We presented Ibdxnet, a transport for the Java messaging library DXNet which allows multi-threaded Java applications to benefit from low latency and high-throughput using InfiniBand hardware. DXnet provides transparent connection management, concurrency handling, message serialization and hides the transport which allows the application to switch from Ethernet to InfiniBand hardware transparently, if the hardware is available. Ibdxnet’s native subsystem provides dynamic, scalable, concurrent and automatic connection management and the msgrc messaging engine implementation. The msgrc engine uses a dedicated send and receive thread and to drive RC QPs asynchronously which ensures scalability with many nodes. Load adaptive parking avoids high loads on idle but ensures low latency when busy. SGEs are used to simplify buffer handling and increase buffer utilization when sending data provided by the higher level DXNet core. A carefully crafted architecture minimizes context switching between Java and the native space as well us exchanging data using shared memory buffers. The evaluation shows that DXNet with the Ibdxnet transport can keep up with FastMPJ and MVAPICH2 on single threaded applications and even exceed them in multi-threaded applications on high load applications. DXNet with Ibdxnet is capable of handling concurrent connections and data streams with up to 8 nodes. Furthermore, multi-threaded applications benefit significantly from the multi-threaded aware architecture.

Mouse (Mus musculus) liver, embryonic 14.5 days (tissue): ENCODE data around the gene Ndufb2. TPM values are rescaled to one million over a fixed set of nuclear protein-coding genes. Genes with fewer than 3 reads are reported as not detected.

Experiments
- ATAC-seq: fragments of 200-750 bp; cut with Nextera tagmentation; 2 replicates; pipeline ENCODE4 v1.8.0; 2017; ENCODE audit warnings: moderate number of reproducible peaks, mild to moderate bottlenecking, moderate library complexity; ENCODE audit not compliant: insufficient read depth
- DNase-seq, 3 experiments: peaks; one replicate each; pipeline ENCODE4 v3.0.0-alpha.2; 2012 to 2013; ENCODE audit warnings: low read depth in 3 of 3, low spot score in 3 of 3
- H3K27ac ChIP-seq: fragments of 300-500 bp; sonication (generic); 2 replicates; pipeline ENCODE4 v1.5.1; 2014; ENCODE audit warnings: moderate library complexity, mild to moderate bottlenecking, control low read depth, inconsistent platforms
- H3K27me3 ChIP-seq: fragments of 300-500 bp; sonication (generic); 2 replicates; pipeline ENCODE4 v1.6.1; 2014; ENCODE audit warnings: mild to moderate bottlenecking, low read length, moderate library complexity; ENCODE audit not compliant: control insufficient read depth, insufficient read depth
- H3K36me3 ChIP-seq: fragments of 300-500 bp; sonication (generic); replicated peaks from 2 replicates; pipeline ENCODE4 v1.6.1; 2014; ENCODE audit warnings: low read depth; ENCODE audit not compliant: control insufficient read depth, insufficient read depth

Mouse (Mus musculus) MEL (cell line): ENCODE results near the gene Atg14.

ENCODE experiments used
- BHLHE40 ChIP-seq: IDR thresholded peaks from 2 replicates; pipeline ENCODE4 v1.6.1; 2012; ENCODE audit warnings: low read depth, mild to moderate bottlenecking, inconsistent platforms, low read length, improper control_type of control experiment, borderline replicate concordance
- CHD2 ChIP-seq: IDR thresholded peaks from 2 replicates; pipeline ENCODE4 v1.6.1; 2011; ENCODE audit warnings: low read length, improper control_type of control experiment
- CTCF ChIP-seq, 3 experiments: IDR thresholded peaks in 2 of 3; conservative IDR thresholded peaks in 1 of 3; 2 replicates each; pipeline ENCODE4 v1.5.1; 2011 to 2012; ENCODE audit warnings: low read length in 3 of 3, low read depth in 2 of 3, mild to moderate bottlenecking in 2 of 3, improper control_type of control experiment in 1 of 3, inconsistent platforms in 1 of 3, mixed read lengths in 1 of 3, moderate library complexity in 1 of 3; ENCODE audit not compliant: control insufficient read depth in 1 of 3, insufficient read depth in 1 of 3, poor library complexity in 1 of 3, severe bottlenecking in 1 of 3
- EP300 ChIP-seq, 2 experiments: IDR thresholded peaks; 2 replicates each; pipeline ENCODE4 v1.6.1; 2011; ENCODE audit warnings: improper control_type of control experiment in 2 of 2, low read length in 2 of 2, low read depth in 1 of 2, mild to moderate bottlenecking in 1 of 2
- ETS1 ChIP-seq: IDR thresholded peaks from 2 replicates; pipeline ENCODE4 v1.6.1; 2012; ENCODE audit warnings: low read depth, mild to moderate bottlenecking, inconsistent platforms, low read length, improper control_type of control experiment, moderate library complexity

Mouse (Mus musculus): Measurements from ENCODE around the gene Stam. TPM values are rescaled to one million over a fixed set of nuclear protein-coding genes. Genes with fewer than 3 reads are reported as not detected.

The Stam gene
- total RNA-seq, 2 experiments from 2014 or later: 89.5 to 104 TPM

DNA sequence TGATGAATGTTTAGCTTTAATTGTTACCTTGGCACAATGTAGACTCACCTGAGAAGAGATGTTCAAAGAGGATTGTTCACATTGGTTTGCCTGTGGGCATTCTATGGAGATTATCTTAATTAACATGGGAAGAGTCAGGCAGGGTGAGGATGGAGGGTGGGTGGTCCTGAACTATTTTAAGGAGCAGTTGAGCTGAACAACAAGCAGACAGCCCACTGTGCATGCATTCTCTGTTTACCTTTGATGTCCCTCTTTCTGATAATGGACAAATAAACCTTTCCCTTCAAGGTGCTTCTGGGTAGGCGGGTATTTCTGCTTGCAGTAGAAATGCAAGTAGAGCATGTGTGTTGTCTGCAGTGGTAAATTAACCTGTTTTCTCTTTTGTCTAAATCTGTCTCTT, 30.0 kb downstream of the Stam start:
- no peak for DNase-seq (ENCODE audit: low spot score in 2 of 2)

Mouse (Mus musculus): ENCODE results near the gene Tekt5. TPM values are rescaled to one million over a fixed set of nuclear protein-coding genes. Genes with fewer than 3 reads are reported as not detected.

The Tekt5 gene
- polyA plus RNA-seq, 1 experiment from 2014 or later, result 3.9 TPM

The following topics are of interest for future research with DXnet and Ibdxnet:
Experiments with more than 100 nodes on our university’s cluster
Evaluate DXNet with the key-value store DXRAM using the YCSB and compare it to RAMCloud
Implementation and evaluation of a UD QP based transport engine
Hybrid mode for DXNet: Analyze if applications benefit from using Ethernet and InfiniBand if both are available
RDMA path: Boost performance for applications like key-value storages